|HW Accel. On||HW Accel. Off||Difference|
|24 seconds||43 seconds||19 sec. (44%)|
Our ATI representative brought a few issues to my attention and apparently I missed a setting or two while testing the processor usage. So, I re-ran the Cyberlink Mediashow Espresso and Youtube tests to see if I would get different results this time. For the record, I did. I’m not sure exactly what I missed in the previous tests, but in this round of tests I did see a good difference in processor usage between having the hardware acceleration turned on an off. For the YouTube testing, I used a 4K Resolution playlist to play two videos in succession at both 1080p and original 4k resolution, Life in the Garden and Surf NYC. These are the same videos, played in the same manner for the original test. When I changed the Hardware Acceleration setting in Flash, I made sure to refresh the page several times to make sure the setting took.
|Hardware Acceleration On||Hardware Acceleration Off||Difference|
|25 Seconds||44 seconds||19 seconds (44%)|
|MediaShow Espresso||Youtube 1080p||Youtube 4k resolution|
|Hardware Acceleration Off||93%||85%||39%||39%||87%||86%|
|Hardware Acceleration On||43%||52%||27%||20%||84%||83%|
Surprisingly, I was able to work a 30% overclock (715MHz) on the core, which was the maximum that the MSI Afterburner program would allow. Not as spectacular, the memory would not go past 1150 MHz. There was more room on the slider bar, but ever time I hit apply it would revert back to 1150 MHz. This happened on both the 10.5 and 10.6 drivers. Also, the exact same clocks were stable on both the 10.5 and 10.6 drivers.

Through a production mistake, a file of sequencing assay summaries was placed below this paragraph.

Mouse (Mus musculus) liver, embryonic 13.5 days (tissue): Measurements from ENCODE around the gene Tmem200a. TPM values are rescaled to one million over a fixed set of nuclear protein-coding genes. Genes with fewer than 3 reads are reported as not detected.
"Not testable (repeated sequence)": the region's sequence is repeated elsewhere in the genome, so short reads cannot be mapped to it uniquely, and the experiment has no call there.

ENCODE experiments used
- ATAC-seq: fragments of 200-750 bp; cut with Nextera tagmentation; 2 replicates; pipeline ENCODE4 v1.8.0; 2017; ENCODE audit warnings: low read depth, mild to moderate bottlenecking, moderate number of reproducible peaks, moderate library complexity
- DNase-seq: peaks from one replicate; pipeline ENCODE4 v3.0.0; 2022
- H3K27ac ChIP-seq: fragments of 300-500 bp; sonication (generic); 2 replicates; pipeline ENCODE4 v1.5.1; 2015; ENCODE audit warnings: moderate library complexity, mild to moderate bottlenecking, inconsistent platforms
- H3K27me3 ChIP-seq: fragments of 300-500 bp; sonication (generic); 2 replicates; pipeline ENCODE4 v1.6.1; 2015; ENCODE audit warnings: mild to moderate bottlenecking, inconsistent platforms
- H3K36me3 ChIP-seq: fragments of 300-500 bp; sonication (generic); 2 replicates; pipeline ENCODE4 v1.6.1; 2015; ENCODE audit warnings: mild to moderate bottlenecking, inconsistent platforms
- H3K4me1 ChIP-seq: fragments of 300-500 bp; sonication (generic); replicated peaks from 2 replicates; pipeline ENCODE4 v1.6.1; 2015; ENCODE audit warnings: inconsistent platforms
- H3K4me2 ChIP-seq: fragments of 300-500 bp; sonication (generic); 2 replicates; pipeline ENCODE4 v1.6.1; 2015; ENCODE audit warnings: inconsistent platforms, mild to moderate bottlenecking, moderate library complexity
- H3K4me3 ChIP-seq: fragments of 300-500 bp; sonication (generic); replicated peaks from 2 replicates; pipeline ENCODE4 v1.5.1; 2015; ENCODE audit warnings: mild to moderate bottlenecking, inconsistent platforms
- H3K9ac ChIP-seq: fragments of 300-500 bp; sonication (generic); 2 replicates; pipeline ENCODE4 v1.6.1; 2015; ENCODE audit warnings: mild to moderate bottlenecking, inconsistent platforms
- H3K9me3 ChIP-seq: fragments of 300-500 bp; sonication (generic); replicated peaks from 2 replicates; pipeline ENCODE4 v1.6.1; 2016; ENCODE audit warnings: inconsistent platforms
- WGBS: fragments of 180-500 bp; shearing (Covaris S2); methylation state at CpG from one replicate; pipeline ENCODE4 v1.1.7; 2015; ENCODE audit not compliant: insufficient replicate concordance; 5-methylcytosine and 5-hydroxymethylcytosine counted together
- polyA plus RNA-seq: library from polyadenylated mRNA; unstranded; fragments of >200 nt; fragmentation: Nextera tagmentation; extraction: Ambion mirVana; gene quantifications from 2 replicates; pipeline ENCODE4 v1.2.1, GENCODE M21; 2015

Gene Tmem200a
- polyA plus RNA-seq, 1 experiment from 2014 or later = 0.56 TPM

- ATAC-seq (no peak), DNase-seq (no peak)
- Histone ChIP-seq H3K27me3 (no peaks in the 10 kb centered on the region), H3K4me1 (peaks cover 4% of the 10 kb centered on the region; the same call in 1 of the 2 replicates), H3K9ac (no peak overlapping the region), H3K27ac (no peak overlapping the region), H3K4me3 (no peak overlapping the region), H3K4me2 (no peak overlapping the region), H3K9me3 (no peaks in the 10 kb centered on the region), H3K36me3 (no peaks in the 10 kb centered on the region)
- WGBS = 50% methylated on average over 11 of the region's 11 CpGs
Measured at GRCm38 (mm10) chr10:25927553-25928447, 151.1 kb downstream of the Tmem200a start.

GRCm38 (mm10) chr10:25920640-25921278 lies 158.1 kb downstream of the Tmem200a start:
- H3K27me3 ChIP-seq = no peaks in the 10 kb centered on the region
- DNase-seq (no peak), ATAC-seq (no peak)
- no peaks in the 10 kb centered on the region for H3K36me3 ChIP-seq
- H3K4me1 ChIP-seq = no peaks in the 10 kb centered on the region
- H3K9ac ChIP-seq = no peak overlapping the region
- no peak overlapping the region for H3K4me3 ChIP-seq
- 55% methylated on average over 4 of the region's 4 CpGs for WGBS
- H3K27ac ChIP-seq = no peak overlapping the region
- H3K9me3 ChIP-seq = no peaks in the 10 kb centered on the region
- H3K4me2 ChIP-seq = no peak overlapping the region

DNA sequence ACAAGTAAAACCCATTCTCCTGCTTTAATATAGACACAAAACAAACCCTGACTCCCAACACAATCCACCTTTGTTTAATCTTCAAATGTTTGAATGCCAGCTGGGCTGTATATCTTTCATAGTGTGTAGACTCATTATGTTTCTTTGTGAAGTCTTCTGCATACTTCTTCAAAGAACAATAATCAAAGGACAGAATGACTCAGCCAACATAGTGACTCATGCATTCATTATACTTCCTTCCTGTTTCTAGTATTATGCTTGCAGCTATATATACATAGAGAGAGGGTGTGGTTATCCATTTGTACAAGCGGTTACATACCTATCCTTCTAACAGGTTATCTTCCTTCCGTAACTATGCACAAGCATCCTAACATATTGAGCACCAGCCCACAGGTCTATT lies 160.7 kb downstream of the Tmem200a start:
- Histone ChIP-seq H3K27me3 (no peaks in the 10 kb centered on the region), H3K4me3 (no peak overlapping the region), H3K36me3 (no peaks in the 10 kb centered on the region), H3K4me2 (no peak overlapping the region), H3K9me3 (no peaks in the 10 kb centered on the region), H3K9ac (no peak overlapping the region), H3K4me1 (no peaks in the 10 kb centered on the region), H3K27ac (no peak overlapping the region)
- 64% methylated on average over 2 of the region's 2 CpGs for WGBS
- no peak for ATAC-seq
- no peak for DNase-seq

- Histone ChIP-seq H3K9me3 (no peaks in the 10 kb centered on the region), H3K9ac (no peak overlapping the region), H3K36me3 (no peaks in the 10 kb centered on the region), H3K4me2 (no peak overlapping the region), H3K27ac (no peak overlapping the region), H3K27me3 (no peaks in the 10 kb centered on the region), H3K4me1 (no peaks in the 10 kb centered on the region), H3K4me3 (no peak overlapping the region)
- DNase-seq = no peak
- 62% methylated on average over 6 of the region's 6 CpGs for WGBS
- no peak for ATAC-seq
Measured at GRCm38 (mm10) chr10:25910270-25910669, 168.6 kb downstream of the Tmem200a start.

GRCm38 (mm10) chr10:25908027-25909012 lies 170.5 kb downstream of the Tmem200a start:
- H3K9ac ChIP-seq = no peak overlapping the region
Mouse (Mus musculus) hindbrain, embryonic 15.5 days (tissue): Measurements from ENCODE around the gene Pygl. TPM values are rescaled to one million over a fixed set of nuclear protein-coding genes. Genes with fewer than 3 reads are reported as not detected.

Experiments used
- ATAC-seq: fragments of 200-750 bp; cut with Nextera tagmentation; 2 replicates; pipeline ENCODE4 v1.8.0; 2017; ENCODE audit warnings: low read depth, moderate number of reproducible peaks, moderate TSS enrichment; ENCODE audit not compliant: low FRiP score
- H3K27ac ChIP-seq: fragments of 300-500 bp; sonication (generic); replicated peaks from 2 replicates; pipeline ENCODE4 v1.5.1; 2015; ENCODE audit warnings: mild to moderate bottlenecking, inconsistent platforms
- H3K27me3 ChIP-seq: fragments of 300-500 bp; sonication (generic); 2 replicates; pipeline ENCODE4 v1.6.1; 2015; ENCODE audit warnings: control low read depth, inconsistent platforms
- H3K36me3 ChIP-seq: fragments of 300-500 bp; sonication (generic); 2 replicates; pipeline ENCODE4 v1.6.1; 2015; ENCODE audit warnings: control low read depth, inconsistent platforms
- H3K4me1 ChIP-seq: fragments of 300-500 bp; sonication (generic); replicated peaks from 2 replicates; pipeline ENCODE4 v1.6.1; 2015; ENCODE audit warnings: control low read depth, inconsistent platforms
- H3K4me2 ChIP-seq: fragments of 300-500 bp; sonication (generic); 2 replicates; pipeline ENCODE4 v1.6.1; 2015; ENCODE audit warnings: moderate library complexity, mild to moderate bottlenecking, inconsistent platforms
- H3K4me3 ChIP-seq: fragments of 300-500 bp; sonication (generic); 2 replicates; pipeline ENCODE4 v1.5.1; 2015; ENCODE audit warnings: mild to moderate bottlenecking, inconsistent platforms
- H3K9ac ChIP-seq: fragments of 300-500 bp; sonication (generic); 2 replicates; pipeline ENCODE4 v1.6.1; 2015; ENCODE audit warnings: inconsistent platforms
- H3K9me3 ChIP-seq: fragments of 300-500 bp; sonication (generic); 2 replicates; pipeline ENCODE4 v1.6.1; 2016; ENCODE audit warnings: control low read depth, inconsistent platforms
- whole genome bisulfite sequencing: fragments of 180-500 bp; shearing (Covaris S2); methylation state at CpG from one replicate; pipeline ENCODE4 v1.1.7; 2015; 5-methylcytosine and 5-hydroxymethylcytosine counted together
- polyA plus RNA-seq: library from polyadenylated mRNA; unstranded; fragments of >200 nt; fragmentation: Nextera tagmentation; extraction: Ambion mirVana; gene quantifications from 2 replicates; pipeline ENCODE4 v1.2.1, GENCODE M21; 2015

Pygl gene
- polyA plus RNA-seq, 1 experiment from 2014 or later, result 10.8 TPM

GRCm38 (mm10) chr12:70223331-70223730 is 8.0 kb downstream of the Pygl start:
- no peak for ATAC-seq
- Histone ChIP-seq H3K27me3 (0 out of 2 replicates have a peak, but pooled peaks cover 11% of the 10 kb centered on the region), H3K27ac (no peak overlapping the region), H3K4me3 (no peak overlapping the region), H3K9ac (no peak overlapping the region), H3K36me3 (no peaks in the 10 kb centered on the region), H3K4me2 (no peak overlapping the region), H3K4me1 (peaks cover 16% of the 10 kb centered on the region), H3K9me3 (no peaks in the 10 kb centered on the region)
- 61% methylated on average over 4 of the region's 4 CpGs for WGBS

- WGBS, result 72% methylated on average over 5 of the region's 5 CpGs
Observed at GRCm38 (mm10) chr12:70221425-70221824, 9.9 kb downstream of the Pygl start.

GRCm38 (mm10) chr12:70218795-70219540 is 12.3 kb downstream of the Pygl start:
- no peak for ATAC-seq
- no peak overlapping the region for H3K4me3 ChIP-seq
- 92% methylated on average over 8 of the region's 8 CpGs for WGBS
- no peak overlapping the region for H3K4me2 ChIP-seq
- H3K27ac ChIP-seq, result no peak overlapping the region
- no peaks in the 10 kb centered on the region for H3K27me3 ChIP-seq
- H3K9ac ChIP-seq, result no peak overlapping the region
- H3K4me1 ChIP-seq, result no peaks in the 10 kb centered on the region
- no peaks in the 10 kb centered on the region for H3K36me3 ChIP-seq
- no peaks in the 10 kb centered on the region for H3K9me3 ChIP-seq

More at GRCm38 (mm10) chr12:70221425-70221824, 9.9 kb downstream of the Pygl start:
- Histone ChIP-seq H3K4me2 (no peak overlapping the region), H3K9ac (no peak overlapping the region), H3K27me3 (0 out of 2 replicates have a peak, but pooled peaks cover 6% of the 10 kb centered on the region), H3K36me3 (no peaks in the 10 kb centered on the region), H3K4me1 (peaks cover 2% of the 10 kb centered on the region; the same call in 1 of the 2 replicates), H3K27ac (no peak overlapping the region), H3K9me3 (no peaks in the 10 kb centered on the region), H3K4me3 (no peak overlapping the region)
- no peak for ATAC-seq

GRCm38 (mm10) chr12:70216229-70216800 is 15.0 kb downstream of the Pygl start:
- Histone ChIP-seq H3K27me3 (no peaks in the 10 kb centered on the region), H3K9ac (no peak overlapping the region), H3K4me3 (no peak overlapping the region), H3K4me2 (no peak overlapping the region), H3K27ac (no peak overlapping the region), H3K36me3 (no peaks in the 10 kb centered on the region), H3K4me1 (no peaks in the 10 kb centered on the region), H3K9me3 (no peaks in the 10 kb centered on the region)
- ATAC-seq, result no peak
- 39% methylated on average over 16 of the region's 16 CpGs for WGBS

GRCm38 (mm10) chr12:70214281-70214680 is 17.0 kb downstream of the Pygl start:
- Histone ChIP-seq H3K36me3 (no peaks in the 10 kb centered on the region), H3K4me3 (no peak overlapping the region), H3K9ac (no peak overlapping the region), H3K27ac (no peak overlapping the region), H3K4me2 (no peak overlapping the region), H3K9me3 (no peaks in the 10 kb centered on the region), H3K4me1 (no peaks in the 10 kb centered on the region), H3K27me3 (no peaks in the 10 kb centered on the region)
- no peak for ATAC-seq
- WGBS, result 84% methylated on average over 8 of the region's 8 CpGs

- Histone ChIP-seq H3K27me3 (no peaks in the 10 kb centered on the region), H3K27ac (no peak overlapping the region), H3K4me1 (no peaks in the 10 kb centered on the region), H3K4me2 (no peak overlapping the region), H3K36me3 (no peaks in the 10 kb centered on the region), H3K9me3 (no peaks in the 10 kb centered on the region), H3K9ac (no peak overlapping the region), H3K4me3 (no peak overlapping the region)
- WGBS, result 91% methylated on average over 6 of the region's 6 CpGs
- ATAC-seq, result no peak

Without any further delay, let’s get to the numbers:
Alien vs. Predator – DirectX 11
Unigine – DirectX 11
|Avg. FPS||Min. FPS||Max. FPS||Scores|
|10.5 stock 1600×1200||9.7||6||22.9||243|
|10.5 stock 1024×768||15.2||8.4||46.6||384|
|10.5 oc 1600×1200||12.4||7.6||29||313|
|10.5 oc 1024×768||19.5||10.7||59||491|
|10.6 stock 1600×1200||9.7||6||22.3||244|
|10.6 stock 1024×768||15.2||9||45.7||382|
|10.6 oc 1600×1200||12.3||7.6||28.5||310|
|10.6 oc 1024×768||19.4||10.7||58.5||490|
Overall, this low-end card did pretty well with gaming. It’s not setting any world records, that’s for sure, but it can easily handle older games like Counter Strike: Source and World of Warcraft. I even got to use it with the StarCraft II beta, and I had no problem running the game at 1600×1200 with all settings at Medium. As for the comparison between the 10.5 and 10.6 drivers, it’s almost a toss-up but the 10.6 drivers did have a slight edge when the card was overclocked.
For a quick and dirty overview of performance, you can check out this hwbot compare link to see what people are able to obtain with the various competing cards. As of this writing, I’m the only one with scores submitted for the HD 5550 GDDR5.
Since this card is aimed at the HTPC market and my personal favorite software to run is XBMC for Linux, I decided to run a few tests using the Phoronix Test Suite Desktop Live DVD.
|Transformed Blit Linear||98998.78||8309.44|
|Transformed Blit Bilinear||24891.39||2017.26|
|Transformed Texture Paint||26365.21||1909.9|
|Linear Gradient Blend||53296.33||5047.67|
|Radial Gradient Paint||31678.78||2363.81|
|Gradient Temp Texture||45277.17||4796.62|
|12pt Text Grayscale||18277.98||5445.58|
|12pt Text LCD||19292.26||5587.61|
In conclusion, I think this card packs a lot of punch for a sub-$100 price. If you are building a HTPC or low-end gaming system, certainly take this GPU into consideration.